Labor and delivery units should not operate on the expectation that every woman will use epidural analgesia during labor. Other choices, such as labor support and doulas, nonpharmacologic pain-relief methods, and pharmacologic pain-relief methods other than intravenous narcotics or epidurals, should be available. We await research into which pain-relief options women would choose if they had a greater range of choices, how these methods can be used most effectively, and how all methods affect the birthing woman, her labor, and her infant.15
Lawrence Leeman, M.D., M.P.H., is assistant professor of family and community medicine and obstetrics and gynecology at the University of New Mexico School of Medicine, Albuquerque.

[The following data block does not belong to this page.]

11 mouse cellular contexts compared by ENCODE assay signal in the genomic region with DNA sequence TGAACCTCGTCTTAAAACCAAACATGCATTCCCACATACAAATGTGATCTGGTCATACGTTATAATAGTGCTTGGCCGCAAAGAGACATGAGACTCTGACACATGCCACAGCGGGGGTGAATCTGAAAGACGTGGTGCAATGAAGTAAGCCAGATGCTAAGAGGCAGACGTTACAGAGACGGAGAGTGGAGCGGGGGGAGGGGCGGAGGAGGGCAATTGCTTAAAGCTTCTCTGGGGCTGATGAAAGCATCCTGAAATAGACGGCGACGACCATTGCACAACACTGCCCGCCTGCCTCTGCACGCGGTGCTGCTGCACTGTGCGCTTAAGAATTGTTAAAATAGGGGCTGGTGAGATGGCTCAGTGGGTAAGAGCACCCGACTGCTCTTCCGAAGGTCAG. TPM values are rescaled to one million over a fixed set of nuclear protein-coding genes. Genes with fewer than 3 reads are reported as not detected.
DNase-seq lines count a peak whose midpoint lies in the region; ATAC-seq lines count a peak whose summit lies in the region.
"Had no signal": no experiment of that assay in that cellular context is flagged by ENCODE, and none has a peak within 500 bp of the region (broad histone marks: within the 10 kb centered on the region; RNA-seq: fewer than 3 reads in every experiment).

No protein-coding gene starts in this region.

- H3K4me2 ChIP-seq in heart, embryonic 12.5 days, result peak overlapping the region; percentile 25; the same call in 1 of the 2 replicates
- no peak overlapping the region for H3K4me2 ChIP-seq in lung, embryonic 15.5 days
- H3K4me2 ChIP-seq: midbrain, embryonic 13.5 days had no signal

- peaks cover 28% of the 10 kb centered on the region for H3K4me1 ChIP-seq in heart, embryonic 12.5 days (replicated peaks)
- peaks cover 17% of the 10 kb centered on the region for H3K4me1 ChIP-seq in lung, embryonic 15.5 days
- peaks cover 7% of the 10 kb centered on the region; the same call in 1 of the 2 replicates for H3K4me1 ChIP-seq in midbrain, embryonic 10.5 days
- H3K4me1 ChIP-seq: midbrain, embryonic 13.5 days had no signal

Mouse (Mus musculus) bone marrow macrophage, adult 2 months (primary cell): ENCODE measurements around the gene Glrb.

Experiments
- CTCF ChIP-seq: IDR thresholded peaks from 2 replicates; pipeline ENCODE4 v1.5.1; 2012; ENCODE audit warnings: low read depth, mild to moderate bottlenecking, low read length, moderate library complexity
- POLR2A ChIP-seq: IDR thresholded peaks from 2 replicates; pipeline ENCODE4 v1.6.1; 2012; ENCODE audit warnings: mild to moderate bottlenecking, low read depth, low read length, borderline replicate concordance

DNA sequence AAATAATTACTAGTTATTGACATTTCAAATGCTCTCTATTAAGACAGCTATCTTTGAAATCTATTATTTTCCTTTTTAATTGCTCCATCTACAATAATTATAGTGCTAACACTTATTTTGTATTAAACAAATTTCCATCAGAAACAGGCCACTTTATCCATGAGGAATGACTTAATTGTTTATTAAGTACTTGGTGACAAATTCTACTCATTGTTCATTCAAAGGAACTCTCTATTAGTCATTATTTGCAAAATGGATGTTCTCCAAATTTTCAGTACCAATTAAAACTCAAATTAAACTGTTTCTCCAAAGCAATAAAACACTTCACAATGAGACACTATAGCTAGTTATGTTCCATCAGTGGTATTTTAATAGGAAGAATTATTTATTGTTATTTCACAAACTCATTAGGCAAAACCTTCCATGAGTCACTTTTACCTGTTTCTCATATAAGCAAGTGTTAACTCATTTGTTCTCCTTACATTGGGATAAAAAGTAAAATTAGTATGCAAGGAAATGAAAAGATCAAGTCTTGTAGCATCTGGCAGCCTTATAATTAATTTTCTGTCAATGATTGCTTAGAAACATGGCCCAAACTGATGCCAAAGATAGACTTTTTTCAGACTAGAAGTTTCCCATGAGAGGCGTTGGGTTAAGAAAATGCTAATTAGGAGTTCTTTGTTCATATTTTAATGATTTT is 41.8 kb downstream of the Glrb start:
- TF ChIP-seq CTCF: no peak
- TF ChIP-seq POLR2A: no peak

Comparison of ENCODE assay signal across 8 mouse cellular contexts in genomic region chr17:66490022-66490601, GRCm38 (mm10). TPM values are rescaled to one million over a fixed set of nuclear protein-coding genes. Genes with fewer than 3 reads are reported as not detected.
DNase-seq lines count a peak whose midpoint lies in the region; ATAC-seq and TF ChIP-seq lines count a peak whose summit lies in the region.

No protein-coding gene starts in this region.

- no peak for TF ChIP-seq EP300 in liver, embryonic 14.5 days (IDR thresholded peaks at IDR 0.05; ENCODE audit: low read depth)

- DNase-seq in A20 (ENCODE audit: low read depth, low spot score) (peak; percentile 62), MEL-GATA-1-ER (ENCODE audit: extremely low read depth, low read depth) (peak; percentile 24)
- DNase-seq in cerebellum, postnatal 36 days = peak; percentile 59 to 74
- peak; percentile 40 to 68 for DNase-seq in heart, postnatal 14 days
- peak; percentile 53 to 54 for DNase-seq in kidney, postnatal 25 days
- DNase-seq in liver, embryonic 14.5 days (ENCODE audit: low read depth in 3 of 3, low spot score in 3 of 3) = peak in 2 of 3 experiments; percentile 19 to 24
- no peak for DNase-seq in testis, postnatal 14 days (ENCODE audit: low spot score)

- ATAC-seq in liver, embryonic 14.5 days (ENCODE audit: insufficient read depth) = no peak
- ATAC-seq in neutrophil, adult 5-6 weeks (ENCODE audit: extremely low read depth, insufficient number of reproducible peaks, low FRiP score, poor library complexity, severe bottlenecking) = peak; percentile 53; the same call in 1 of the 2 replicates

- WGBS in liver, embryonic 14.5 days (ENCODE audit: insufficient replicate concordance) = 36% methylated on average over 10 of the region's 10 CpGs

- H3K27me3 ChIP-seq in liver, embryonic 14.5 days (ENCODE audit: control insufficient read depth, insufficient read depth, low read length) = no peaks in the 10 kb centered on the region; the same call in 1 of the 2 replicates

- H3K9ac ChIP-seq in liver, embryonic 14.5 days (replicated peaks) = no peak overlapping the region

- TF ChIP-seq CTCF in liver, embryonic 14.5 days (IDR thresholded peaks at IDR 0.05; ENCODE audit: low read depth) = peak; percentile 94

Patricia Fontaine, M.D., M.S., is associate professor of family practice and community health at the University of Minnesota School of Medicine, Minneapolis.
Valerie King, M.D., M.P.H., is assistant professor of family medicine at the University of North Carolina School of Medicine, Chapel Hill.
Michael C. Klein, M.D., is professor of family practice and pediatrics at the University of British Columbia Faculty of Medicine, Vancouver, and McGill University Faculty of Medicine, Montreal.
Stephen Ratcliffe, M.D., M.S.P.H., is adjunct professor of family practice at the University of Utah School of Medicine, Salt Lake City, and program director of the Lancaster (Pa.) Family Practice Residency.
Address correspondence to Lawrence Leeman, M.D., M.P.H., University of New Mexico School of Medicine, Department of Family Practice, 2400 Tucker NE, Third Floor, Albuquerque, NM 87131 (e-mail: firstname.lastname@example.org). Reprints are not available from the authors.